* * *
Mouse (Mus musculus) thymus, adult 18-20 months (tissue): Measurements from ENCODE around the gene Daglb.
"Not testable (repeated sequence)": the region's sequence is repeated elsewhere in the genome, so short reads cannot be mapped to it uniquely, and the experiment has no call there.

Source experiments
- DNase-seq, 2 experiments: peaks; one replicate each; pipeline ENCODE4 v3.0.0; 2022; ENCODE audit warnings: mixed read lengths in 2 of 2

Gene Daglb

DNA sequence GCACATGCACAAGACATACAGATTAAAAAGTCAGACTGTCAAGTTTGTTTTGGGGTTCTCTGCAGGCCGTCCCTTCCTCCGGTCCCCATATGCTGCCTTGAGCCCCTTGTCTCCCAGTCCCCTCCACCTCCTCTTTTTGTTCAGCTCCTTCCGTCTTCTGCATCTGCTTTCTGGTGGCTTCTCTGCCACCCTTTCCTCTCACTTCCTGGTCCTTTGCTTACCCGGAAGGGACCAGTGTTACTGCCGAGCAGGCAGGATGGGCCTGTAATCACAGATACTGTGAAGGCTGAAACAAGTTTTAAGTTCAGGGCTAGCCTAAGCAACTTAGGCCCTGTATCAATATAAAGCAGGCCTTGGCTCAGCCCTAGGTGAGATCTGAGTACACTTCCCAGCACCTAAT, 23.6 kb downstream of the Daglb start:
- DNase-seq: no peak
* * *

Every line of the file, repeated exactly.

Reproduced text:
Mouse (Mus musculus) thymus, adult 18-20 months (tissue): Measurements from ENCODE around the gene Daglb.
"Not testable (repeated sequence)": the region's sequence is repeated elsewhere in the genome, so short reads cannot be mapped to it uniquely, and the experiment has no call there.

Source experiments
- DNase-seq, 2 experiments: peaks; one replicate each; pipeline ENCODE4 v3.0.0; 2022; ENCODE audit warnings: mixed read lengths in 2 of 2

Gene Daglb

DNA sequence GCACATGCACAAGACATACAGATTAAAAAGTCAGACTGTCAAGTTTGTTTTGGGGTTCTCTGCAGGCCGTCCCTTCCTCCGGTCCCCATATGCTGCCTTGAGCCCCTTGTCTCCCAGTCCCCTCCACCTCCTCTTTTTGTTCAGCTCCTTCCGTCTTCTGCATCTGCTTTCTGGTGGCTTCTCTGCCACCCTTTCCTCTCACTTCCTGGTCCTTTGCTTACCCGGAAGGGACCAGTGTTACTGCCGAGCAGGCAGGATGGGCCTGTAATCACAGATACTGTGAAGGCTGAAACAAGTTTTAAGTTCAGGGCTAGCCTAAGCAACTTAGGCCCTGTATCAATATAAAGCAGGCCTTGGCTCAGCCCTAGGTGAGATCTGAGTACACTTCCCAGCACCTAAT, 23.6 kb downstream of the Daglb start:
- DNase-seq: no peak